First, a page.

License To Disrupt: Digital Banks To Shake Up Singapore

Asia continues to lead the way when it comes to fintech.

Technology-obsessed Singapore is embracing digital banking. At this summer’s annual dinner of the Association of Banks, Tharman Shanmugaratnam, chair of the Monetary Authority of Singapore, announced that the regulator is ready to issue up to five new digital banking licenses to qualified applicants.

“The banking sector is on the cusp of transformation,” Tharman said, “with the far-reaching effects of digitalization stimulating a fundamental rethink of the role of banks in advanced financial centers.”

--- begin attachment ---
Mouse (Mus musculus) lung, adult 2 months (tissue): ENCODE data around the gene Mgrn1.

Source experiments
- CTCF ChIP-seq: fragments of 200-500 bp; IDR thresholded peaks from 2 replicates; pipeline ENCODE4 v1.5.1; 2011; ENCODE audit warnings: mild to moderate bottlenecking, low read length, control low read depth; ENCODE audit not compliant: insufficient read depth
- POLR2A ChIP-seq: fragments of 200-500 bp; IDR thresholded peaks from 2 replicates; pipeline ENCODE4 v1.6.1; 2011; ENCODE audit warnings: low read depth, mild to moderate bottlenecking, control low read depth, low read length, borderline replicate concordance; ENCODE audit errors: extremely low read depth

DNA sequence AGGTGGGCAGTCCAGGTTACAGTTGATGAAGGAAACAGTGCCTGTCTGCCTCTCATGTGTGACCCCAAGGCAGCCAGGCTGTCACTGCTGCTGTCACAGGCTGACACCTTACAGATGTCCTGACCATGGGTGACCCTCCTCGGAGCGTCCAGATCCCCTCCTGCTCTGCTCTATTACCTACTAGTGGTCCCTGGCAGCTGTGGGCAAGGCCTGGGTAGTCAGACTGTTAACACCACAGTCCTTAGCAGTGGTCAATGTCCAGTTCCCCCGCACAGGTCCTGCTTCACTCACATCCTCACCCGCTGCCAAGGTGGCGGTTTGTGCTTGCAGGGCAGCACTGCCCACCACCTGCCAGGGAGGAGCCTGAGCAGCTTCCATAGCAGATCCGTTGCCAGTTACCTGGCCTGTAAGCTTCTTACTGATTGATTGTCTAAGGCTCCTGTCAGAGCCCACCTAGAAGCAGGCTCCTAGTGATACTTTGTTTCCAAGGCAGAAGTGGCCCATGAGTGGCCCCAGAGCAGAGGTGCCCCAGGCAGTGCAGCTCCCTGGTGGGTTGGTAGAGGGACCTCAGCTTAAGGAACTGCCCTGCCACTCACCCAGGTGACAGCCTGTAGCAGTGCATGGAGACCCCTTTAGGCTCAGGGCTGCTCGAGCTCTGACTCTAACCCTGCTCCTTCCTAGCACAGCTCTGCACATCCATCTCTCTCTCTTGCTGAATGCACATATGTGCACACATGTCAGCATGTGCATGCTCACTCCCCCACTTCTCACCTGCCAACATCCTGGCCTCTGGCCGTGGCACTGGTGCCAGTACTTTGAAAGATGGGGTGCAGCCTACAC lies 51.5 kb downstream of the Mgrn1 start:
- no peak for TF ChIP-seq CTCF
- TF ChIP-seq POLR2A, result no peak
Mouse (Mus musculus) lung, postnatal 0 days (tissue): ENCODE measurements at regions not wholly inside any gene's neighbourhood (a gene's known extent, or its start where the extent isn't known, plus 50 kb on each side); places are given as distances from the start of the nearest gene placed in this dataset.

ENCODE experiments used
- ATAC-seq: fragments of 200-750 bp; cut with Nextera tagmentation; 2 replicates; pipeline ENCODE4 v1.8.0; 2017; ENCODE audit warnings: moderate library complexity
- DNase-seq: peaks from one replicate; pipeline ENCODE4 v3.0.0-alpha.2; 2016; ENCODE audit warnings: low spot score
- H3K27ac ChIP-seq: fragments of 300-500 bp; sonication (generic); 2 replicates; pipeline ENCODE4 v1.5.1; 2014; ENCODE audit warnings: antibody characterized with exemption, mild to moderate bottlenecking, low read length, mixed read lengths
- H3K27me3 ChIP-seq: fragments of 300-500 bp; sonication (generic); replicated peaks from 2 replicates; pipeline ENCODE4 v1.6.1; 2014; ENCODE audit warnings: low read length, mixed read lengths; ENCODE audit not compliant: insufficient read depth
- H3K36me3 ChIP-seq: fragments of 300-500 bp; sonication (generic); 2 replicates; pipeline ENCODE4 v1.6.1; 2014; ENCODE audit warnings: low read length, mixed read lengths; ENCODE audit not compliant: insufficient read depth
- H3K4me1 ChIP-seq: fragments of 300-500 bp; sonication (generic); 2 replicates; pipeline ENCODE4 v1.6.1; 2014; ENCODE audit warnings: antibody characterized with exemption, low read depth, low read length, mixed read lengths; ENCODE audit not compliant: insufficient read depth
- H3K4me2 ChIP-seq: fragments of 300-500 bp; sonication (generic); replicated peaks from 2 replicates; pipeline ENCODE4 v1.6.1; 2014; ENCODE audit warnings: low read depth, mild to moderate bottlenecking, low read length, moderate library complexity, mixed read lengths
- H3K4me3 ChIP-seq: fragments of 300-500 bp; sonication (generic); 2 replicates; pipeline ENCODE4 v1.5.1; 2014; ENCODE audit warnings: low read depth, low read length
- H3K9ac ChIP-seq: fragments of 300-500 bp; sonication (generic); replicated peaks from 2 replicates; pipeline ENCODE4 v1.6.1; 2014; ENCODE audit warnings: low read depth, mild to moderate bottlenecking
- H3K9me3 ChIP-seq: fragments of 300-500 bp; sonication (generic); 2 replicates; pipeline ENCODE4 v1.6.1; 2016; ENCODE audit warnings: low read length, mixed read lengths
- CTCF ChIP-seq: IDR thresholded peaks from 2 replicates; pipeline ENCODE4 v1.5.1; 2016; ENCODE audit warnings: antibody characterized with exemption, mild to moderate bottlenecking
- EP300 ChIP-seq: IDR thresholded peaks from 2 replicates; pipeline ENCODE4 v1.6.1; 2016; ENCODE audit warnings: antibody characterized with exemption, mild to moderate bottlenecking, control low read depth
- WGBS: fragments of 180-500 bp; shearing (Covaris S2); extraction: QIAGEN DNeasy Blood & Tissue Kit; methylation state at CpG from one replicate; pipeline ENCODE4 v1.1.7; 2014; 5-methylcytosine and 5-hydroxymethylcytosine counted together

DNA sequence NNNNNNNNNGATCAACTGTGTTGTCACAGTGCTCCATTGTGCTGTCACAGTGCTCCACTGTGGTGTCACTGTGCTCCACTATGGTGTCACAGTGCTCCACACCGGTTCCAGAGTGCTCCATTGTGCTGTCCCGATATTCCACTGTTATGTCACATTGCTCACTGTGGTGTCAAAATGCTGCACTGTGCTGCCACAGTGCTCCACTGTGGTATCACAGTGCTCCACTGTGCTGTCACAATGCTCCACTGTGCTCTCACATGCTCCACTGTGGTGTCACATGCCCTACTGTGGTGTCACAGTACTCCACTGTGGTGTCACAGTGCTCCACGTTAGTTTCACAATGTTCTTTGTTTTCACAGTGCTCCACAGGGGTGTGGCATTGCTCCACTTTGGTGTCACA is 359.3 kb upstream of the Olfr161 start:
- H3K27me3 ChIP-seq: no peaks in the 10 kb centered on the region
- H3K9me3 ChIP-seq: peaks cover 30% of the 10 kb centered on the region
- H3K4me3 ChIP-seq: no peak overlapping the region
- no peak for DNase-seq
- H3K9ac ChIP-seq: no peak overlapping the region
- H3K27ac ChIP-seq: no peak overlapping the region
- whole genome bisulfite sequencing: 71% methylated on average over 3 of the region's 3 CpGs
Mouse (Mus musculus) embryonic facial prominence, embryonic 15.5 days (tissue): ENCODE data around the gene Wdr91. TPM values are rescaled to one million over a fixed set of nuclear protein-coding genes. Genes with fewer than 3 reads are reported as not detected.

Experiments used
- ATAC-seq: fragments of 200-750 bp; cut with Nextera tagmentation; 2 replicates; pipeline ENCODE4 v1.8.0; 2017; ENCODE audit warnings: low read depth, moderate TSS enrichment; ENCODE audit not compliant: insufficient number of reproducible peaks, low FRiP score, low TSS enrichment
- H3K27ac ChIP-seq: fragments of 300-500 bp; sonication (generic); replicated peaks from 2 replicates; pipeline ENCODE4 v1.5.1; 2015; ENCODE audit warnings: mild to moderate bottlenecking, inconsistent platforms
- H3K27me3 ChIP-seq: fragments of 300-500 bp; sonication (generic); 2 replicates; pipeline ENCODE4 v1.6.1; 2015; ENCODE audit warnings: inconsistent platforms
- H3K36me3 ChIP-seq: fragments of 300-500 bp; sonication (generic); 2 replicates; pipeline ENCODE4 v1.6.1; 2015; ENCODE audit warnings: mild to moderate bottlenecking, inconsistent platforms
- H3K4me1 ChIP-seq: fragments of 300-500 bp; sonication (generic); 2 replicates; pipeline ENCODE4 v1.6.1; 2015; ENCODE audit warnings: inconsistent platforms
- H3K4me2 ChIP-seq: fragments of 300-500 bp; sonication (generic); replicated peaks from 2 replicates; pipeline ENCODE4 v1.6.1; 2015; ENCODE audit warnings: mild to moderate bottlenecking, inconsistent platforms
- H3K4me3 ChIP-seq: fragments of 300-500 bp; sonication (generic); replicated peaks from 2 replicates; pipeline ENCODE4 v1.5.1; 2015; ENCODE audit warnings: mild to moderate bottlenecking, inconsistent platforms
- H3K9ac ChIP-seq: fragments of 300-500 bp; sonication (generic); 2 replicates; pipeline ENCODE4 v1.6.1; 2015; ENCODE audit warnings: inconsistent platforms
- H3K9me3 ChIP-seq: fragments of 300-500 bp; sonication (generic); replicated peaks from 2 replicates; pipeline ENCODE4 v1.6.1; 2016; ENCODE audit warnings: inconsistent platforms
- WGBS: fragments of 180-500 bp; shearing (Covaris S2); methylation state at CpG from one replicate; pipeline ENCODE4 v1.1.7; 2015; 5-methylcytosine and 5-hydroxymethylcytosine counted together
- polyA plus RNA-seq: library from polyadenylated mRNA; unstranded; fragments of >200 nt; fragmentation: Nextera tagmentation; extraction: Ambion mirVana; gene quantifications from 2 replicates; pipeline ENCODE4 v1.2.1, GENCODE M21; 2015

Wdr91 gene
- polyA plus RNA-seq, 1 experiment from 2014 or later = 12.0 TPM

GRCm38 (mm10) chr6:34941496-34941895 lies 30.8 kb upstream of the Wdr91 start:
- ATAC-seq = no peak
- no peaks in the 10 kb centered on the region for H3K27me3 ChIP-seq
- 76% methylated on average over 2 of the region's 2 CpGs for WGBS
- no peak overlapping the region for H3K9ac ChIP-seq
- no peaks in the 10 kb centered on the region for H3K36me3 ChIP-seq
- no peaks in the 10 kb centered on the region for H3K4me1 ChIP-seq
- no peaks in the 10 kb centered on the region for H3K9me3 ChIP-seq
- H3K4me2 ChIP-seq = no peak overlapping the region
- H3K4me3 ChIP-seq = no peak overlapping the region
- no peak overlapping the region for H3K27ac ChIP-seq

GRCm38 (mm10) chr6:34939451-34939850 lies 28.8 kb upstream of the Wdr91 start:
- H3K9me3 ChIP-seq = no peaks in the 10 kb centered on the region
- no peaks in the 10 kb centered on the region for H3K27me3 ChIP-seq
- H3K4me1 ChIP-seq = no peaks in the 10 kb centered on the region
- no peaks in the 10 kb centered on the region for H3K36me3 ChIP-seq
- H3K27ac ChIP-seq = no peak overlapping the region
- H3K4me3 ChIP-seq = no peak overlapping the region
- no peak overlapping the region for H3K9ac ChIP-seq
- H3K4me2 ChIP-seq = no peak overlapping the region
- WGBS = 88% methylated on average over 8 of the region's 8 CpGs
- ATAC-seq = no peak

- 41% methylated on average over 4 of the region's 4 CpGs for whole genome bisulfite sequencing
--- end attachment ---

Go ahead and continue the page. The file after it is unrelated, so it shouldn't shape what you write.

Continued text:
Among those expected to apply are Razer, a gaming hardware manufacturer; Grab, which began life as a taxi-hailing app; InstaREM, a funds-transfer portal; and Singtel, the big mobile network operator.

“Ride-hailing companies can now give banks and financial institutions the sort of granular data that previously was only available to organizations such as telcos,” says Hugh Mason, chief of corporate accelerator JFDI.Asia.

Entry by Grab, which is backed by Japan’s SoftBank Group, would mark the biggest shake-up in years for Singapore banking. Grab’s 3.7 million users already maintain monetary balances in digital wallets. If the MAS permits, Grab could offer competitive interest rates on these accounts, and effectively attract balances from traditional banks.